Contributing a guest post to The Armenian Observer, local blogger Uzogh criticizes Facebook activism in Armenia, considering it more akin to slacktivism engaged in by a minority and not backed up by concrete actions in the offline world. A small discussion follows in the comments section.
1 August 2012
Stories from 1 August 2012
As the games enter their 5th day, Olympic fans are struggling to find tickets to the various venues in London. Many were shocked to see empty seats during the early days; forcing the London Organising Committee of the Olympics & Paralympics (LOCOG) to defend themselves.
"One name sums it up, Liu Song. Why take him as an Olympic icon? Simply because he is one of those athletes that nobody in the media pays attention to." - an Argentinian blogger.
Men and women are getting their picture taken with hand-written signs saying, "We are all Karina" to show support for Vice-Minister Karina Bolaños, who was dismissed after a video surfaced where she appeared in underwear speaking to a lover. Karina was black-mailed for years regarding the video, and once she stopped paying, the video was distributed to media and social networks, leading to her dismissal by President Laura Chinchilla.
Indonesia's debut in the 2012 London Olympics became controversial after the youngest member of the contingent arrived late for the shooting competition. The 16 year-old athlete explained the ordeal on her twitter account. Netizens react with frustration and bewilderment.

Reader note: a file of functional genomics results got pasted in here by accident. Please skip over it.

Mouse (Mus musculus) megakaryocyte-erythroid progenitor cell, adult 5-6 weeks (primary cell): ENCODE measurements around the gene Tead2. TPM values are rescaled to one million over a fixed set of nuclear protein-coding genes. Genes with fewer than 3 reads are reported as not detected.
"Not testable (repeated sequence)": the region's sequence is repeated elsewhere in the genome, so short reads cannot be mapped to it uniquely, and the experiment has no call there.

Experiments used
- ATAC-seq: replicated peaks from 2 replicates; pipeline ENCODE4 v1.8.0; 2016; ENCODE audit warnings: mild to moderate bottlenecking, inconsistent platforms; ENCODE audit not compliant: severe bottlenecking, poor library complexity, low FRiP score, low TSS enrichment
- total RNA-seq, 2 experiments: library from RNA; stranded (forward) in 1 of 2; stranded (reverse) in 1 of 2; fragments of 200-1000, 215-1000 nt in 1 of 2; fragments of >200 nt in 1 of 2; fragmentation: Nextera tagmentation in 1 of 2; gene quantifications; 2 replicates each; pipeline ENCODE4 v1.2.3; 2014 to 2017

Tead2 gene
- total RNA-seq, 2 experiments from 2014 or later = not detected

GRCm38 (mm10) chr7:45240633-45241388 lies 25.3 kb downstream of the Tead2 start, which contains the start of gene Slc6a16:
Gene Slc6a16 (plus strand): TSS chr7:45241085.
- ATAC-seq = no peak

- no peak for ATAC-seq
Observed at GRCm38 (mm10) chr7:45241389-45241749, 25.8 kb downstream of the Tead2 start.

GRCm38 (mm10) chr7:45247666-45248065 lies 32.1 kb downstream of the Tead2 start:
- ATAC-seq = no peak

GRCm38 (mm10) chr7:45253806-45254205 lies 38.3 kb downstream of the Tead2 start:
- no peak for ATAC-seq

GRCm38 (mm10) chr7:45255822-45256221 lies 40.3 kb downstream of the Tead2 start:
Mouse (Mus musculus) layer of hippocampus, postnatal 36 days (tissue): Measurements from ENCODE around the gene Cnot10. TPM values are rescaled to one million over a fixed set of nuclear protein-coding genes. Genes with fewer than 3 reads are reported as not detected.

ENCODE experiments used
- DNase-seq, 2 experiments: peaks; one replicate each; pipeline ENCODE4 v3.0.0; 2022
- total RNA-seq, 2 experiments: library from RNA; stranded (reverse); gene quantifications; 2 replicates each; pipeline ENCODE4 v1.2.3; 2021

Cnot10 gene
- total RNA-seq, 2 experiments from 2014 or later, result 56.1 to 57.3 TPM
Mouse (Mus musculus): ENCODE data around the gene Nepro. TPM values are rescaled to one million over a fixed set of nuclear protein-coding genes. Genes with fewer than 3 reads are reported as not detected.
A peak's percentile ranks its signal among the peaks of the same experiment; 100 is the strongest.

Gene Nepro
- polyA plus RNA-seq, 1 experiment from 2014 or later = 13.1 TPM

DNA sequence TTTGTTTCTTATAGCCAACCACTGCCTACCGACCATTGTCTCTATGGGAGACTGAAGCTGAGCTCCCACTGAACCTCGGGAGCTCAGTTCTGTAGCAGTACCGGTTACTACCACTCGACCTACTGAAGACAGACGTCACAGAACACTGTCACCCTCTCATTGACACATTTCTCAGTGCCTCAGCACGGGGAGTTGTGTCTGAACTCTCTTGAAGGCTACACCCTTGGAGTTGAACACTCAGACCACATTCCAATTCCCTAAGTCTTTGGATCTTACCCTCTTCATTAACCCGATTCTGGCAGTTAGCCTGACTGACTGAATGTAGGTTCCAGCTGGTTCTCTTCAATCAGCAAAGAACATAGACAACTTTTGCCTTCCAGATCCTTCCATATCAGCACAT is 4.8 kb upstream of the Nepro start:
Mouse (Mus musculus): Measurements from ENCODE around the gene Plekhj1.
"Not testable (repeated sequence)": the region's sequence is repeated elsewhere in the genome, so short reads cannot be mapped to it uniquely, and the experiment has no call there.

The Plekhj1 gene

The Bulawayo Progressive Residents Association has set up a Facebook page for residents to comment on the city's problems, which range from marginalization by central government to issues with refuse collection and an erratic water supply.
Opinion is divided in Myanmar about the status of the Rohingya living in the western part of the country. Human rights groups have condemned the violence against the Rohingya and ethnic Rakhine. But some Myanmar netizens feel that international news networks have been distorting information about the situation in their country.
Today, many Caribbean territories celebrate Emancipation Day, which commemorates the abolition of slavery. Each year, bloggers mark the occasion, but this year, online attention to the holiday is rather low-key, with only a handful of netizens mentioning it in their posts or tweets.
Bolivia took a radical turn in its foreign policy six years based on an anti-US agenda giving it more leverage in the region. But since then, changes in relations with key player Brazil and lingering strategic issues have raised the question of how well the country is actually surviving in the regional system.
In the full throws of an economic crisis, while families tighten their budgets to face the cuts recently announced by President Mariano Rajoy, Spaniards are beginning to worry about the proliferation of advisors in the country's political sphere.
Men and women of all ages have come together in cities like Guadalajara, Monterrey and Mexico City, to embroider the names of the victims of Mexico's Drug War onto white handkerchiefs.